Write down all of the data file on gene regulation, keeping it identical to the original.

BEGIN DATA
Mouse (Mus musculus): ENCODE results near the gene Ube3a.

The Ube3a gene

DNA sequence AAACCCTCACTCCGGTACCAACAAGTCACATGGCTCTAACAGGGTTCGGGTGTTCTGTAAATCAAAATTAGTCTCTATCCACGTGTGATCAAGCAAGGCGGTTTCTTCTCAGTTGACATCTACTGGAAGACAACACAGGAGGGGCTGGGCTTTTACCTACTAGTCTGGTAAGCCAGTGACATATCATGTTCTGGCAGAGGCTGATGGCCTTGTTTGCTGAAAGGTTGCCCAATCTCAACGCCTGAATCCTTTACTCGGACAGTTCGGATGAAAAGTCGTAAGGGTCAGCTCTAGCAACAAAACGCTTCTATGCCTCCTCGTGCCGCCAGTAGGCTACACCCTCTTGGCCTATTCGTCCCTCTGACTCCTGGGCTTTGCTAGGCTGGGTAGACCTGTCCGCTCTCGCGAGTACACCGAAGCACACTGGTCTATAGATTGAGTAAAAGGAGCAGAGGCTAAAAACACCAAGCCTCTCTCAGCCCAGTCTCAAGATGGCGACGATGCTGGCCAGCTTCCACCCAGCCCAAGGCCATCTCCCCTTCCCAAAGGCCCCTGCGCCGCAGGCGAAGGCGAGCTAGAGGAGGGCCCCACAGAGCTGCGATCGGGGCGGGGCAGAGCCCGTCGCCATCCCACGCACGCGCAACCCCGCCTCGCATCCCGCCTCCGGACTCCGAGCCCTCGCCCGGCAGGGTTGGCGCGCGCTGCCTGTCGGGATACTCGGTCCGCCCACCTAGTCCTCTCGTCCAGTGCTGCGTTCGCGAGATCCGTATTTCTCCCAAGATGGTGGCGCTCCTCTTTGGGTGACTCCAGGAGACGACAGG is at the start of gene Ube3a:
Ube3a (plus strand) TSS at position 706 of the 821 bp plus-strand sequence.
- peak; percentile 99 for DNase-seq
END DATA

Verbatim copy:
Mouse (Mus musculus): ENCODE results near the gene Ube3a.

The Ube3a gene

DNA sequence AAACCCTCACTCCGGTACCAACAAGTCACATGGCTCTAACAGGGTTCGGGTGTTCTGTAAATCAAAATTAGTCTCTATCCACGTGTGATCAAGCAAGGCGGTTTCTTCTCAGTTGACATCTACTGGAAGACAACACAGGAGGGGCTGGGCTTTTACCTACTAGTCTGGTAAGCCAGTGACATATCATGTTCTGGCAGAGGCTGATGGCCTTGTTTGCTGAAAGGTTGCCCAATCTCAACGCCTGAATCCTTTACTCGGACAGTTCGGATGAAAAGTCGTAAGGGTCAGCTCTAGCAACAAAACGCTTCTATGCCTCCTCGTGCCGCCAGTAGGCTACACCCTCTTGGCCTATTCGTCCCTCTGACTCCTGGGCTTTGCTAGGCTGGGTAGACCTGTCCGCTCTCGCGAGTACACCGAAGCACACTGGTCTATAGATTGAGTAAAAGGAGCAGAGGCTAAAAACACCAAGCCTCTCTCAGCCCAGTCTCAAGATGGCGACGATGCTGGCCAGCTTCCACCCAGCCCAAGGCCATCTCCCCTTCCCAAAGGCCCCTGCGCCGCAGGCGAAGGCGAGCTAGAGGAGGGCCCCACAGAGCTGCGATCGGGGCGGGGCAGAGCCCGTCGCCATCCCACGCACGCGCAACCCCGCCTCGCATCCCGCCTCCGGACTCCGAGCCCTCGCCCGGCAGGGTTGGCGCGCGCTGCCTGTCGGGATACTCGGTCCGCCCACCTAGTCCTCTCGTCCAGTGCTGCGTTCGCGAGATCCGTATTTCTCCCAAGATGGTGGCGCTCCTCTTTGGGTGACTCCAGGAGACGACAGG is at the start of gene Ube3a:
Ube3a (plus strand) TSS at position 706 of the 821 bp plus-strand sequence.
- peak; percentile 99 for DNase-seq